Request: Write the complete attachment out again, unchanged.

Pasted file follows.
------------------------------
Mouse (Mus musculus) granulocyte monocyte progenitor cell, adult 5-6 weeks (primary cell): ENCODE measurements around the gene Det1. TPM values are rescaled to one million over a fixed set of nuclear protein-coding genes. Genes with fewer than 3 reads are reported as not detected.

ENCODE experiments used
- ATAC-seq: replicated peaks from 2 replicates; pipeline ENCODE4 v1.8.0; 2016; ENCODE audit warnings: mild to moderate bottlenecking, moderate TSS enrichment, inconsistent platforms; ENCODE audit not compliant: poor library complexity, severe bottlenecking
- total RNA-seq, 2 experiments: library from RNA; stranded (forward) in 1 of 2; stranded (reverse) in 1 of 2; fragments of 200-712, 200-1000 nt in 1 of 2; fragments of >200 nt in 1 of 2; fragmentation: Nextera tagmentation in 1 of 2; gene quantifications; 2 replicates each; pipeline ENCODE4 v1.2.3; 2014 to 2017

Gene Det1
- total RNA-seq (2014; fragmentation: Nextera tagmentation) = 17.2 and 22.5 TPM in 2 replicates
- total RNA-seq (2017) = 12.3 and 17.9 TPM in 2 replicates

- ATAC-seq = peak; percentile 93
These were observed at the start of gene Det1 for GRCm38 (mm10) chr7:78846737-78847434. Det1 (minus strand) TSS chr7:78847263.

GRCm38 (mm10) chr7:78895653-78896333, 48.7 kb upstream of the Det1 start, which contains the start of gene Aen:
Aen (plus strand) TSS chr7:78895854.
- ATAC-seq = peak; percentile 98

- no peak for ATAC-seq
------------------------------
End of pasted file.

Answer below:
Mouse (Mus musculus) granulocyte monocyte progenitor cell, adult 5-6 weeks (primary cell): ENCODE measurements around the gene Det1. TPM values are rescaled to one million over a fixed set of nuclear protein-coding genes. Genes with fewer than 3 reads are reported as not detected.

ENCODE experiments used
- ATAC-seq: replicated peaks from 2 replicates; pipeline ENCODE4 v1.8.0; 2016; ENCODE audit warnings: mild to moderate bottlenecking, moderate TSS enrichment, inconsistent platforms; ENCODE audit not compliant: poor library complexity, severe bottlenecking
- total RNA-seq, 2 experiments: library from RNA; stranded (forward) in 1 of 2; stranded (reverse) in 1 of 2; fragments of 200-712, 200-1000 nt in 1 of 2; fragments of >200 nt in 1 of 2; fragmentation: Nextera tagmentation in 1 of 2; gene quantifications; 2 replicates each; pipeline ENCODE4 v1.2.3; 2014 to 2017

Gene Det1
- total RNA-seq (2014; fragmentation: Nextera tagmentation) = 17.2 and 22.5 TPM in 2 replicates
- total RNA-seq (2017) = 12.3 and 17.9 TPM in 2 replicates

- ATAC-seq = peak; percentile 93
These were observed at the start of gene Det1 for GRCm38 (mm10) chr7:78846737-78847434. Det1 (minus strand) TSS chr7:78847263.

GRCm38 (mm10) chr7:78895653-78896333, 48.7 kb upstream of the Det1 start, which contains the start of gene Aen:
Aen (plus strand) TSS chr7:78895854.
- ATAC-seq = peak; percentile 98

- no peak for ATAC-seq